Travels with Mike

Skeena angler says for him, the mention of the Gitnadoix will always be associated with Mike Whelpley

Pioneers like Herman Buschmann, George Kofoed, and Kolbjorn Eide were running the rocky riffles of the river in wooden boats powered by prop driven outboards two decades before him, but for me the mention of the Gitnadoix will always be associated with Mike Whelpley. Mike had the advantage of a jet leg, a Zodiac and, later, a jet sled, but I doubt that anybody spent more time on, or had a deeper understanding  or greater love of the Gitnadoix River than Mike.

You gotta see this river, Mike said to me one March day 34 years ago after he and his dad had spent a weekend there.

It was Mike’s first date with the Gitnadoix. His excitement was palpable. A week later we were there. The river was so low that I had to hop out of the Zodiac on the skinniest riffles then climb on board on the upstream side to save the jet leg, a task made easier by the frozen snow pack that lined the river bank like a white hedgerow.

As we climbed the river it quickened. Wispy clouds that could be mistaken for puffs of smoke hung tight and unmoving against wide, treeless slide corridors burnished by the seasonal avalanche flow.

The air in the narrow river valleys on the left side of the Skeena checks no calendars. It was winter air. It stung our faces, reminding us that the margin of survival was smaller than it was at other times of the year. Just before the spot where Dog Tag Creek fed the flow a cottonwood had fallen across the river. Where it covered the deepest part of the flow it had been neatly and economically sawn. We slipped through, just.

George has a Zodiac too, said Mike.

Things got fast and steep. Mike slowed then picked his way up to a long glide that was all about fish: its tail was filled with large rocks; it had an even gentle flow; it was three to four feet deep.

Mike beached the boat and threw out the hook.

I looked at the expansive valley, at the snow covered mountains turned blue by the cold distances. The energetic rapids upstream and down, louder in the low flows, roared through my ears.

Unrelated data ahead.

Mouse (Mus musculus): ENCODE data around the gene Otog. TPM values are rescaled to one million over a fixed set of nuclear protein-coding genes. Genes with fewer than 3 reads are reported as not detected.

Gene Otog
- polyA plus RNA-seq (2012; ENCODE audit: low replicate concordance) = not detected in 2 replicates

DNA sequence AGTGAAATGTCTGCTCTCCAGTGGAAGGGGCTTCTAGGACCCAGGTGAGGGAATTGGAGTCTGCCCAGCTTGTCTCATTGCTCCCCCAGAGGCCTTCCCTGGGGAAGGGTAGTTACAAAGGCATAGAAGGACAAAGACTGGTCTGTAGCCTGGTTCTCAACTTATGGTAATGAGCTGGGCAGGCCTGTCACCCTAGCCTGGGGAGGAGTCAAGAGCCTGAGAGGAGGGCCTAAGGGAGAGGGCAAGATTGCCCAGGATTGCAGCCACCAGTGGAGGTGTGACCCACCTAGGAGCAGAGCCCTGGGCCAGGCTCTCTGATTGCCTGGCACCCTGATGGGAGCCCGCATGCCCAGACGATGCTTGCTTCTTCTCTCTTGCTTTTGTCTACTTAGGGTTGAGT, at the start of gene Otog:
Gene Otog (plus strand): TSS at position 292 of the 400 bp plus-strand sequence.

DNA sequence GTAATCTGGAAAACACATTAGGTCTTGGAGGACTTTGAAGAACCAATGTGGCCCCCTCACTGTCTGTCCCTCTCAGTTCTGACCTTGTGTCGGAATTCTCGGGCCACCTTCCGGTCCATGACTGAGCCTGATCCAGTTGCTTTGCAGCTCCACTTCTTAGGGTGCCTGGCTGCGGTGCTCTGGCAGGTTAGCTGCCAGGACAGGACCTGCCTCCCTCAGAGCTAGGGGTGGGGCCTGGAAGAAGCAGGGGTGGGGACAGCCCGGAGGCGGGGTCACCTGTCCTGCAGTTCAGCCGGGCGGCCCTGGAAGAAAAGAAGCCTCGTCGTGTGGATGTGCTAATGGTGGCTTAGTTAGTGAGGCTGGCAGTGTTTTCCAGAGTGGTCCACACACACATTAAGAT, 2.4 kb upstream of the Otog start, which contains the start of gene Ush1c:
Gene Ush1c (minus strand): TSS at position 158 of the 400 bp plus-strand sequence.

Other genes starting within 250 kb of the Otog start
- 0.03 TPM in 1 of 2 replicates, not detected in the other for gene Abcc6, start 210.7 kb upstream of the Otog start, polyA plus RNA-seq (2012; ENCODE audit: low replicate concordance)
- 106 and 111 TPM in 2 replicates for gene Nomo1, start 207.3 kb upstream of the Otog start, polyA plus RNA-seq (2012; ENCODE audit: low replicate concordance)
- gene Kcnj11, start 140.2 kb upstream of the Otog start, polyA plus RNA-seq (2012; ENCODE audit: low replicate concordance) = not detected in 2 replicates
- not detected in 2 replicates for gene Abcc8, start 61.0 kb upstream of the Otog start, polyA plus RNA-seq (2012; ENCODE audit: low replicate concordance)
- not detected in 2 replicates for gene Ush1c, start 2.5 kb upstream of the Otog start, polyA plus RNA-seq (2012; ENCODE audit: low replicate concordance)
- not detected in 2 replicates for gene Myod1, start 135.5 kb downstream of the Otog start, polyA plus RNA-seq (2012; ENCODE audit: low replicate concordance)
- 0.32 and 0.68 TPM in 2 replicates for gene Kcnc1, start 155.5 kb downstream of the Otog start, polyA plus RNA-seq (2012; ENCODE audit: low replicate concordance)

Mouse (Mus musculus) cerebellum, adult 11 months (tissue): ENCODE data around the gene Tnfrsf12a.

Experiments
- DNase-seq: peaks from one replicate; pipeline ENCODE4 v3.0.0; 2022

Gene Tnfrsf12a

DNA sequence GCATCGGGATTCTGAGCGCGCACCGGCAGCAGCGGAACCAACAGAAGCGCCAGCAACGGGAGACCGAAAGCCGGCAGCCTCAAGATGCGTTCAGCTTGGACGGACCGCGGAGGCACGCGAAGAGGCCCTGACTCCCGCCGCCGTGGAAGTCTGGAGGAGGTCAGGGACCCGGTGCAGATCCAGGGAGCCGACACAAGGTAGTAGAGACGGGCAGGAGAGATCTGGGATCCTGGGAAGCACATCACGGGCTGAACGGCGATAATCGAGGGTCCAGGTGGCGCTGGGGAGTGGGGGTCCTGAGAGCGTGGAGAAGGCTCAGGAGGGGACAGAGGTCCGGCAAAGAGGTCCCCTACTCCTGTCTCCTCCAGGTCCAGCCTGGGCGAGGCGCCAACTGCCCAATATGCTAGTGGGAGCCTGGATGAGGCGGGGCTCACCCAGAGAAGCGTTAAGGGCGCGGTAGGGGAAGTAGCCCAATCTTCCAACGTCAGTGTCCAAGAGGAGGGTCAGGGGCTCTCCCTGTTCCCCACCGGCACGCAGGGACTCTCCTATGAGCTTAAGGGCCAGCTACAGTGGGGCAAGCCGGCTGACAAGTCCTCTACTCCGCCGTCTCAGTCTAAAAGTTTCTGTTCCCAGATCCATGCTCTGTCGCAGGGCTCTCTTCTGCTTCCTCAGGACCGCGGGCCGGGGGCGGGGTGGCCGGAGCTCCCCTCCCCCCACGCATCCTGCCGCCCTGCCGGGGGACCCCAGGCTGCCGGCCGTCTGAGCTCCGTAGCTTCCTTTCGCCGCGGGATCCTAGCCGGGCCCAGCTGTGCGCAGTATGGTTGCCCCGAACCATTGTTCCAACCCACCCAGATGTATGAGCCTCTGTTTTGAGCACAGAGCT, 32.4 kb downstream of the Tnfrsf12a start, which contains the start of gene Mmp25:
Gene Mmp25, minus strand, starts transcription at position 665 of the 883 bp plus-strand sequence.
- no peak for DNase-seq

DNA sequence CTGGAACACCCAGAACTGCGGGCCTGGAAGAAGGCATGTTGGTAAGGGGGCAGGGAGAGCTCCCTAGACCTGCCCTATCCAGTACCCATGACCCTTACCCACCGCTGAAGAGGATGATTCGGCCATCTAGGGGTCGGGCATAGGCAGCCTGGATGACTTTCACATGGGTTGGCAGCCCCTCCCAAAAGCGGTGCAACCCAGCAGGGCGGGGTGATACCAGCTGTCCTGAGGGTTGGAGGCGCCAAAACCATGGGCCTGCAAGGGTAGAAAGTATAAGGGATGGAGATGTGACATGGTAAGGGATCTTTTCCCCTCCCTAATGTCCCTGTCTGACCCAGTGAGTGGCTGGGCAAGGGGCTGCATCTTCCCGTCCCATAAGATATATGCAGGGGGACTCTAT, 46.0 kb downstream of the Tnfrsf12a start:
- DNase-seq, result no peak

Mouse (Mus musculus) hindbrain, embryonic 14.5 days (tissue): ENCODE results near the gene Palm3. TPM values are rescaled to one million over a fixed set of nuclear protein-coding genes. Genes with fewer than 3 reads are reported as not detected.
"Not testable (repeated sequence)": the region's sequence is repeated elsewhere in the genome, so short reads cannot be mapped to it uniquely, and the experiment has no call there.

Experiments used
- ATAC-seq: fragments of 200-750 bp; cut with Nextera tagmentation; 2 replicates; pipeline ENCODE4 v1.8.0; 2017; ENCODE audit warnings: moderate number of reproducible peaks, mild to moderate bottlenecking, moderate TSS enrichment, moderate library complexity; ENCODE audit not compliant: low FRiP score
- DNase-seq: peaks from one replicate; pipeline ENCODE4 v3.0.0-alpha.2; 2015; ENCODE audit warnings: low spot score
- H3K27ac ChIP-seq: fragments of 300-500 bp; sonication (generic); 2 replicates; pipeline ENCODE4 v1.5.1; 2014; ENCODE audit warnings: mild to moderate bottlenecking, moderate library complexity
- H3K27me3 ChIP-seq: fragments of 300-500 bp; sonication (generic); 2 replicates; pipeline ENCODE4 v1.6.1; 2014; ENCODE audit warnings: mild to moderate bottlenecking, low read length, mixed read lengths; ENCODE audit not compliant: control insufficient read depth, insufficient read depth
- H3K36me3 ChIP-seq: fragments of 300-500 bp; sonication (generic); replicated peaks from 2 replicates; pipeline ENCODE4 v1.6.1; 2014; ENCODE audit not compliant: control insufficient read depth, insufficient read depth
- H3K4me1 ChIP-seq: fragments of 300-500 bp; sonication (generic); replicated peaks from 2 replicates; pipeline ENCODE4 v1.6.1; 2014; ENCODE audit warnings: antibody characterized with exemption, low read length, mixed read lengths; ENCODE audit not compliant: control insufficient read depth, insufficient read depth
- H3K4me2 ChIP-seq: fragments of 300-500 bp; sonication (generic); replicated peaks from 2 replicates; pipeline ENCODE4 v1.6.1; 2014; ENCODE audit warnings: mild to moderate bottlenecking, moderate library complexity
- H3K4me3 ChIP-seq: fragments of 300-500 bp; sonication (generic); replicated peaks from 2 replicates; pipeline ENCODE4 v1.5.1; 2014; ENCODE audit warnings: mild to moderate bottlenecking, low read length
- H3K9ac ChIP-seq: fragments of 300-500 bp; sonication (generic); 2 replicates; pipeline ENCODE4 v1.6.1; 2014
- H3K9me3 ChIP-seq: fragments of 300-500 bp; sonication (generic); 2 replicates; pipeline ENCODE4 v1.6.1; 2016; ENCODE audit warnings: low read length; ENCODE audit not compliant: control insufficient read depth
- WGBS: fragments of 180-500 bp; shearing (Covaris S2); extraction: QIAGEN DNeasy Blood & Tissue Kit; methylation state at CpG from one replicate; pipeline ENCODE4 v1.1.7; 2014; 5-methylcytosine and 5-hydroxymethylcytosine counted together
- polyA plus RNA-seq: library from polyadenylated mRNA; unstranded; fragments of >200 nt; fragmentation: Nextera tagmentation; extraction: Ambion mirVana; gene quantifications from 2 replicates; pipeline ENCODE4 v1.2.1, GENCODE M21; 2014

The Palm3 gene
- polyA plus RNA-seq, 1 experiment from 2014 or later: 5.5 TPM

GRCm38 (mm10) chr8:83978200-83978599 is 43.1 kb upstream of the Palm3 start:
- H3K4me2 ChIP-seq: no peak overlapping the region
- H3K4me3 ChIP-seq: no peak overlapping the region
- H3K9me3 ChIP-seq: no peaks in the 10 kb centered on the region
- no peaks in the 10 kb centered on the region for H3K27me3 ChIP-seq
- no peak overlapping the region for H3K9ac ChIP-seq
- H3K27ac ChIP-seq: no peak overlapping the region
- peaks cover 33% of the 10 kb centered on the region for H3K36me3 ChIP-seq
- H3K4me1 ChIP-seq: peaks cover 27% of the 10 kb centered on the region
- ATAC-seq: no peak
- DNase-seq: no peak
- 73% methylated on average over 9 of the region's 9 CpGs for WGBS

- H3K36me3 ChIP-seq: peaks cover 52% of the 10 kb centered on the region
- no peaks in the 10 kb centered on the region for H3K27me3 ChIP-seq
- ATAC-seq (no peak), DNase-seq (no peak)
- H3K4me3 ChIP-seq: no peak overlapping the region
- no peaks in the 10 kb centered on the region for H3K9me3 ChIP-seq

Mike grabbed his drift rod from the boat. I grabbed mine.

No, he said, get your fly rod. He gestured toward the tail of the pool. Put a dry fly through there, he ordered.

Persuading steelhead to take flies from the surface was new and  almost unheard of then. By dry fly, Mike meant a surface fly – a waking fly in contrast to one that fitted the narrow definition of an insect imitating pattern that drifted freely. The latter were strictly reserved for the freely rising summer steelhead of August and September, while surface flies, attractors really, were also summer run steelhead lures, for the most part.

I looked at Mike in a way that begged for confirmation.

A dry fly, he said, pointing at the back half of the glide.

I replaced the reel loaded with a sinking tip line with one equipped with a floater, attached one of Harry Lemire’s Greased Liners to the tippet as Mike waited patiently and expectantly, then started in, casting down and across at a 45º angle.

We watched the fly cut an arc across the surface, me not expecting any reward, Mike, fairly confident (as he confided later) that it would.

As I fished perfunctorily near the end of the tail out, a fish rolled under the Greased Liner. We looked at each other to confirm that we’d seen what we’d seen. Mike smiled and pointed to the spot where the fish had risen.

They like to hang deep in the tail, just before the spill, he said.

Still, winter water was running through the river, water that would freeze if it wasn’t moving, water that anesthetizes steelhead, water that makes them stick to the bottom like glue. Yet, a fish had climbed through the water to look at my drab waking fly. I cast again, and again, and again and yet again. On that last cast the fly disappeared. There was no splash, no flash, it simply vanished. I struck because I was conditioned to do so.

The fish was a female. A nice fish about dozen pounds, probably the first and last Gitnadoix steelhead to have been persuaded to take a surface fly.

Amazing, said Mike as he watched the steelhead escape from view after I set her free.

Based on the fishing he’d had the week before, Mike felt there was a strong chance a steelhead could be persuaded to move to the surface. Now he had confirmation. He picked up his casting rod and using a rubber egg cluster, cannonball shot, and a float proceeded to hook and release a dozen steelhead in the same water I had laboriously fished with my waking fly, then, after lunch he released more than that in the pair of runs upstream. It was a virtuoso performance. I won’t forget it.